Days Gone By - stories from the past

A trading post named Leslie’s Station in Talladega was once a fierce battle site

(Updated with the Newspaper article from 1813)

BATTLE OF TALLADEGA

The Battle of Talladega was an engagement between Gen. Jackson’s army and a body of hostile Creeks, who were attempting to reduce what was known as Leslie’s Station.Creek war map

Located in the old Indian Town of Talladega

This was a trading post at the old Indian town of Talladega, situated on a hill about a quarter of a mile southwest of the big spring, and near the present town of Talladega.Talladega battle of sign

It was named after Alexander L. Leslie, the half  Indian son of Alexander F. Leslie, a Scots Indian countryman in the Creek nation. The station was occupied by 17 white men and about 120 friendly Creeks, under the leadership of Jim Fife and Chinnabee.

Leslie built a stockade just above the spring to protect the friendly Indians from the ” red sticks” in 1813.

These Indians had refused to join the hostiles, and in consequence, they were attacked by them and driven into the stockade at Fort Strother, with an army badly in need of rations.

The latter surrounded the defense with a largely superior force and had reduced the inmates to extremities when a messenger bore to Gen. Jackson, who had just arrived at Ten Islands, an urgent request for aid. Jackson at once put his troops in motion and marched to within six miles of the place Nov. 8, 1813.

On the morning of November 9, his intrepid Tennesseans moved upon the Indian forces from the common center. The Indians fought bravely and repulsed Robert’s militia brigade, but they, in turn, were beaten back by fresh troops. The Tennesseans, under Jackson and his courageous lieutenants, pressed steadily forward. The Indians gave way and numbers escaped though Jackson’s lines. Many were pursued and shot down as they ran. The battle lasted scarcely more than an hour and a half.

Click to See Newspaper article about this battle from 1813 Battle of Talladega Nashville_Whig_16_

For miles around, the woods were filled with dead and wounded Indians.

Two hundred and ninety-nine were wounded on the battlefield proper, and there were doubtless many others that were not located. Jackson’s losses were 15 killed and 80 wounded.

The forces of Gen. Jackson consisted of about 2,000 men, infantry and mounted, while the Indians had about 1,000. The garrison in the fort was thus relieved.  Jackson’s dead were buried on the field. In recent years, the Talladega chapter, Daughters of the American Revolution, had their remains removed to the city cemetery, where they were reinterred, and a handsome monument erected in commemoration of their valor. battle of talladega monument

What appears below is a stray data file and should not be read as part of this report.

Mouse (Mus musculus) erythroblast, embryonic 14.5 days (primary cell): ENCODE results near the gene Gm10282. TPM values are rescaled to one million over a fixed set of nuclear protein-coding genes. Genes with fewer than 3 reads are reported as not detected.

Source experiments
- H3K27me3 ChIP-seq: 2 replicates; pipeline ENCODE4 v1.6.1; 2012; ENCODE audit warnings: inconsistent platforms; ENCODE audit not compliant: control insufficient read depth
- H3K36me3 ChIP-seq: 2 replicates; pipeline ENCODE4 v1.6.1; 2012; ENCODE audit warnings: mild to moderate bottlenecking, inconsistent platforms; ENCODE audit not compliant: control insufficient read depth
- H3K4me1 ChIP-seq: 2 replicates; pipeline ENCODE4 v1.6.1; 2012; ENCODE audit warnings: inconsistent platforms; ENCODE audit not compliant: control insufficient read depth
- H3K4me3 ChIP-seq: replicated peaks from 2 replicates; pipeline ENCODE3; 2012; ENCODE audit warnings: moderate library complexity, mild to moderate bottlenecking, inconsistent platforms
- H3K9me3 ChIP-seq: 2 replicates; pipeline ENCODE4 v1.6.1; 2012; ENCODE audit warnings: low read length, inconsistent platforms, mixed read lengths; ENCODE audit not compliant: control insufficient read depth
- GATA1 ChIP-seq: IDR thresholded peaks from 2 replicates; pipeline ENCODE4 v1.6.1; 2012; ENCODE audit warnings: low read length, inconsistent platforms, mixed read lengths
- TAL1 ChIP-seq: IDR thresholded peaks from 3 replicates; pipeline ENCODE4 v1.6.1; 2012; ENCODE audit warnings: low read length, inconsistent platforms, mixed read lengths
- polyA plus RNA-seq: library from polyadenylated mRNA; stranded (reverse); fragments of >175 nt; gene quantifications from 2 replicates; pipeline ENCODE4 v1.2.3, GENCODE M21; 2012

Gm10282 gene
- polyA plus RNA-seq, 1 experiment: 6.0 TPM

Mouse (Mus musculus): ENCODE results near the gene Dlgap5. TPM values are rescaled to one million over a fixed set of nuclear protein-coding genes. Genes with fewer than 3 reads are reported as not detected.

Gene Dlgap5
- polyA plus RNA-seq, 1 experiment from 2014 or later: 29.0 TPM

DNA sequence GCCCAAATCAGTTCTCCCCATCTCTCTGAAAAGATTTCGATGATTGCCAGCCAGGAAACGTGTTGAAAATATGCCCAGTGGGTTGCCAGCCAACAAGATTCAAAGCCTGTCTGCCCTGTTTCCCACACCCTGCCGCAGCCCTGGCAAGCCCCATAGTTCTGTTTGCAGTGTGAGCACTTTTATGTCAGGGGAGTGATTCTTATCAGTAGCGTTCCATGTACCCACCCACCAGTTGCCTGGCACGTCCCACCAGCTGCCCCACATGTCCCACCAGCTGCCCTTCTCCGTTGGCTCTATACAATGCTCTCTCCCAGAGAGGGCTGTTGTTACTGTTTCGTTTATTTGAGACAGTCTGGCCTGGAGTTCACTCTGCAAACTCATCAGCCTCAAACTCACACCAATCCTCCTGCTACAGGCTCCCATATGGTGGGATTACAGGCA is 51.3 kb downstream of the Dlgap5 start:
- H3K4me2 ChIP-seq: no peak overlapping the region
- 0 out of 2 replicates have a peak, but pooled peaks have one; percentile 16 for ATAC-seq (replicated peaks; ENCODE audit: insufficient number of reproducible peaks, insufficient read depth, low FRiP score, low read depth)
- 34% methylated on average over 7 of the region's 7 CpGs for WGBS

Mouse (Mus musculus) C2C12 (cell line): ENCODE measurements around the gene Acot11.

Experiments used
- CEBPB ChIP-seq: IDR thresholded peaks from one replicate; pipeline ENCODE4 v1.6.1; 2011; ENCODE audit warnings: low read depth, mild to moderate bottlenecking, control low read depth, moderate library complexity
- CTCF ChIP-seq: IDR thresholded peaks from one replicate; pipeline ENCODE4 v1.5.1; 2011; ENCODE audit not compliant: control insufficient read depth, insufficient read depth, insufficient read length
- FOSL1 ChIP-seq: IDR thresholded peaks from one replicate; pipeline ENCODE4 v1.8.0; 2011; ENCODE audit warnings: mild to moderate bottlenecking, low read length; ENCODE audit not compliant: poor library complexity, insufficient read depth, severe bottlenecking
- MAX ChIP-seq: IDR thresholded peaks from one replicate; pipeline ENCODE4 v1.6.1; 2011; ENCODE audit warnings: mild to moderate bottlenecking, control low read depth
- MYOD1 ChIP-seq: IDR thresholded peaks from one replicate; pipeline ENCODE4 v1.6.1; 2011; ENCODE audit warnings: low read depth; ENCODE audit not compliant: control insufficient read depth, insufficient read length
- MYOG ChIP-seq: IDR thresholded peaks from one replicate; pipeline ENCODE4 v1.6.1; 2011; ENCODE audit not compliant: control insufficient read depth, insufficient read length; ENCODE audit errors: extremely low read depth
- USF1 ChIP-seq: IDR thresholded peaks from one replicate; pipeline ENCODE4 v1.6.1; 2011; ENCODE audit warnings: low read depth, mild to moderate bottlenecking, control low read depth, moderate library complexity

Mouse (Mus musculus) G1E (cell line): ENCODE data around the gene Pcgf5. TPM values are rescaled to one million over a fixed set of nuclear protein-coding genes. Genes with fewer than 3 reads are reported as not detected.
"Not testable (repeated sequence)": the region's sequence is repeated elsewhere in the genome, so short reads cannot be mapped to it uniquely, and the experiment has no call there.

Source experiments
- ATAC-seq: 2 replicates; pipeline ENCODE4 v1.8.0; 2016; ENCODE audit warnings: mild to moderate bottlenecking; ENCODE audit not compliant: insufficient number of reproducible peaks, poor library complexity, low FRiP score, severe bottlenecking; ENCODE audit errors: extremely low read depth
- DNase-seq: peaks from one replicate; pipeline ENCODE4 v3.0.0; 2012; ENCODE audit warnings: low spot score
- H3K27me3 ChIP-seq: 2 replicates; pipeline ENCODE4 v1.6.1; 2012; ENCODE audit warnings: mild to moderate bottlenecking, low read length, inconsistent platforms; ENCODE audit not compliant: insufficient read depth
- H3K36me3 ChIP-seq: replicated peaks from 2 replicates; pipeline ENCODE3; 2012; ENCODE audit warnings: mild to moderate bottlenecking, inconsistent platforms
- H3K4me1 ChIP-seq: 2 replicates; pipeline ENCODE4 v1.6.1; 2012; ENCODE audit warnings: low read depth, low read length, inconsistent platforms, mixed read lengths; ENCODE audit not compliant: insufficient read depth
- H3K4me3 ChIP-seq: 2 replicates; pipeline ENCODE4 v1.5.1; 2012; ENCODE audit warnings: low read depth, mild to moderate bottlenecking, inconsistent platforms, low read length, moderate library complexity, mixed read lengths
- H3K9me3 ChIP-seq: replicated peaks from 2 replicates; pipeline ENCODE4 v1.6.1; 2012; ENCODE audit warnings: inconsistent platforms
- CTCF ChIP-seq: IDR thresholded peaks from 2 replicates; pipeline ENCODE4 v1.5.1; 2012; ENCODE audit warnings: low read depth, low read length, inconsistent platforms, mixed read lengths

Read more at Battle of Talladega

On the morning of November 10, Jackson’s army returned to Fort Strother, where it remained for a number of days, resting and preparing for further advance.

 

SOURCES

  • Pickett, History of Alabama (Owen’s ed., 1900), pp. 554-555; Parton, Life of Jackson (1861), vol. 1, pp. 440-446; Buell, History of Jackson (1904), vol. 1, pp. 306-310; Eaton, Life of Jackson (1824), pp. 57-63; (Eaton) Memoirs of Jackson (1848), pp. 50-55; Frost, Pictorial Life of Jackson (1846), pp. 139-147; Jenkins, Life of Jackson (1852), pp. 69 73; Colyar, Life and Times of Jackson (1904), vol. 1, pp. 129-130.
  • Brewer’s Alabama History

See Newspaper article from 1813 Battle of Talladega Nashville_Whig_16_Nov_1813_Battle_Talladega

ALABAMA REVOLUTIONARY WAR SOLDIERS VOLUME I (REVOLUTIONARY WAR SOLDIERS IN ALABAMA Book 1)  

The soldiers in this volume are JAMES CALDWELL, JOHN YOUNG, CAPT. ANTHONY WINSTON, WILLIAM SANDERS, CAPTAIN WILLIAM ARMISTEAD, WILLIAM WICKER, BRYANT ADAMS, WILLIAM PULLEN, GEORGE AGNEW, JOHN WEBSTER, ROBERT WESTON, GEORGE TAYLOR, GOV. JOHN SEVIER, JAMES ROBERTSON, HARRISON NICHOLSON, JAMES MCCRORY, DAVID MURRAY, CHARLES LITTLETON, DAVID LINDSAY, EPHRAIM KIRBY, JOHN WADE KEYES, COL. JOSEPH HUGHES, SAMUEL TOWNSEND, JOHN TOWNSEND, HENRY TOWNSEND, and ANDREW TOWNSEND

 


About Donna R Causey

Donna R. Causey, resident of Alabama, was a teacher in the public school system for twenty years. When she retired, Donna found time to focus on her lifetime passion for historical writing. She developed the websites www.alabamapioneers and www.daysgoneby.me All her books can be purchased at Amazon.com and Barnes & Noble. She has authored numerous genealogy books. RIBBON OF LOVE: A Novel Of Colonial America (TAPESTRY OF LOVE) is her first novel in the Tapestry of Love about her family where she uses actual characters, facts, dates and places to create a story about life as it might have happened in colonial Virginia. Faith and Courage: Tapestry of Love (Volume 2) is the second book and the third FreeHearts: A Novel of Colonial America (Book 3 in the Tapestry of Love Series) Discordance: The Cottinghams (Volume 1) is the continuation of the story. . For a complete list of books, visit Donna R Causey

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